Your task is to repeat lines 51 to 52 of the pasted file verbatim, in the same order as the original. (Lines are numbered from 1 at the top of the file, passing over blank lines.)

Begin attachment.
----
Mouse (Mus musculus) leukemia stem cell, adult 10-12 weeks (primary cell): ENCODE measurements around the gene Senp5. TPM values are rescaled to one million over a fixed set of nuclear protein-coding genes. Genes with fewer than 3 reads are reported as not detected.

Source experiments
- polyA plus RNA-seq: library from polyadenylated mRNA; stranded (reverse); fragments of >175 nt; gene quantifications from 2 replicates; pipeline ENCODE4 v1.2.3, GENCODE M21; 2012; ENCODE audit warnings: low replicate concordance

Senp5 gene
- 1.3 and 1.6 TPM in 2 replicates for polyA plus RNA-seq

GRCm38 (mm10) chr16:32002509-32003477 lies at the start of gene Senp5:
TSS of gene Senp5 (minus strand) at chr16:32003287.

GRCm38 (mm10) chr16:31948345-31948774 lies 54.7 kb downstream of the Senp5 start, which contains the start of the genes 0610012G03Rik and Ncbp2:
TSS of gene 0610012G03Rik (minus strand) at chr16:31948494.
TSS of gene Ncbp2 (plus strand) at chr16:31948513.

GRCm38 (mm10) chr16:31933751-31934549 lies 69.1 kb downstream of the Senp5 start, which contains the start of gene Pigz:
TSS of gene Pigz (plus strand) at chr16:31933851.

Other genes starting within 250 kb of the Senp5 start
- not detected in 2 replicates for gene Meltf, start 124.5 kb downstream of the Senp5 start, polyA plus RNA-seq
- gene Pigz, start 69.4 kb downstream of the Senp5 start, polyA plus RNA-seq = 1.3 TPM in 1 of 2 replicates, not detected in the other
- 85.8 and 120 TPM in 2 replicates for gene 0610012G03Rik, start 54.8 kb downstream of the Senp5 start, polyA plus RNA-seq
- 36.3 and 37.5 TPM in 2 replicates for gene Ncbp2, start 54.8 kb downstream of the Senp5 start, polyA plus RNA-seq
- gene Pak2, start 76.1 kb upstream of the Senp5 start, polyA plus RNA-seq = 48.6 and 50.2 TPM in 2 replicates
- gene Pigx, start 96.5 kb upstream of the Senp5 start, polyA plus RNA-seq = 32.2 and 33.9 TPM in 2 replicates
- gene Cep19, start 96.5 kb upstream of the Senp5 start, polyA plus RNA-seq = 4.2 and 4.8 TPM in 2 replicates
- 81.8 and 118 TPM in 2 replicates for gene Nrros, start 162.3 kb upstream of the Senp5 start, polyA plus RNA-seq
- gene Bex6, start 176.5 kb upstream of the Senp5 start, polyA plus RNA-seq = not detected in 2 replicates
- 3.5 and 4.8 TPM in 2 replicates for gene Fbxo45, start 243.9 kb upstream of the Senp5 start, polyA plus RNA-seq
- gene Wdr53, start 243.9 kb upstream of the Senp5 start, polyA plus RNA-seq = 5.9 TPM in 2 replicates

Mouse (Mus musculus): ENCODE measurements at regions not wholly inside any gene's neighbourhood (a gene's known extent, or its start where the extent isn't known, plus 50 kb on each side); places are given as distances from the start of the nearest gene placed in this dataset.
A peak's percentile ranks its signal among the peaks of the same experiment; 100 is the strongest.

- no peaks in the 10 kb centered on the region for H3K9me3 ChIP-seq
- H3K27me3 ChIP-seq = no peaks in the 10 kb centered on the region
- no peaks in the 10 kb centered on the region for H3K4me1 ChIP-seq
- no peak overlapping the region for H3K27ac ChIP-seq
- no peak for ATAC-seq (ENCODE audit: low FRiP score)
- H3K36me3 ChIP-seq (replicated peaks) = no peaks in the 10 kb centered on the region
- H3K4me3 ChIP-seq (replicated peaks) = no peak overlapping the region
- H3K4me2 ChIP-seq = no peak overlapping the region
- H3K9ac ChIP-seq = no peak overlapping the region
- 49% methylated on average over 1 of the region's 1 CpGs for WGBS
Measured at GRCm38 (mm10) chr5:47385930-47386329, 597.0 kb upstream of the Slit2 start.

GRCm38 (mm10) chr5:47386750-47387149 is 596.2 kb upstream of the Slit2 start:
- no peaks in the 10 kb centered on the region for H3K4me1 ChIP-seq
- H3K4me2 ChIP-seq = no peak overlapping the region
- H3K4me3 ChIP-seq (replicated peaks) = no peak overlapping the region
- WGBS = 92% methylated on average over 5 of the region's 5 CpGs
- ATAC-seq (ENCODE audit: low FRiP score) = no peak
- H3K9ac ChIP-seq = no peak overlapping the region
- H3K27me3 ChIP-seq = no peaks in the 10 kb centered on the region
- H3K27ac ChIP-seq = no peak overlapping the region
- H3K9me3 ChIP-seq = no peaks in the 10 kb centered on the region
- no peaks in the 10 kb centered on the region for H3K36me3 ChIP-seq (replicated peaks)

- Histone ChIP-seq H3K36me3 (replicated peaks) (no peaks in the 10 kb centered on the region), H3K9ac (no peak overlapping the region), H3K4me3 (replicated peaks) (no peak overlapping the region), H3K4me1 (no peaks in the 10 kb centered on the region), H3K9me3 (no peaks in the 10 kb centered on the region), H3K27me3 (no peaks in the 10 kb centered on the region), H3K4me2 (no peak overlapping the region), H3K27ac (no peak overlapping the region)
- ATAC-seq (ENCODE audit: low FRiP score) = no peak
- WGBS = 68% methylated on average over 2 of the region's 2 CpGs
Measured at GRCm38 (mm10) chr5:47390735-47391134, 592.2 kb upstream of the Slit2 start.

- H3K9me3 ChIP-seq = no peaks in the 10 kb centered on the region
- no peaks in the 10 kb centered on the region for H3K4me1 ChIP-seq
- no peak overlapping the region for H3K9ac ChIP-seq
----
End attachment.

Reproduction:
- WGBS = 68% methylated on average over 2 of the region's 2 CpGs
Measured at GRCm38 (mm10) chr5:47390735-47391134, 592.2 kb upstream of the Slit2 start.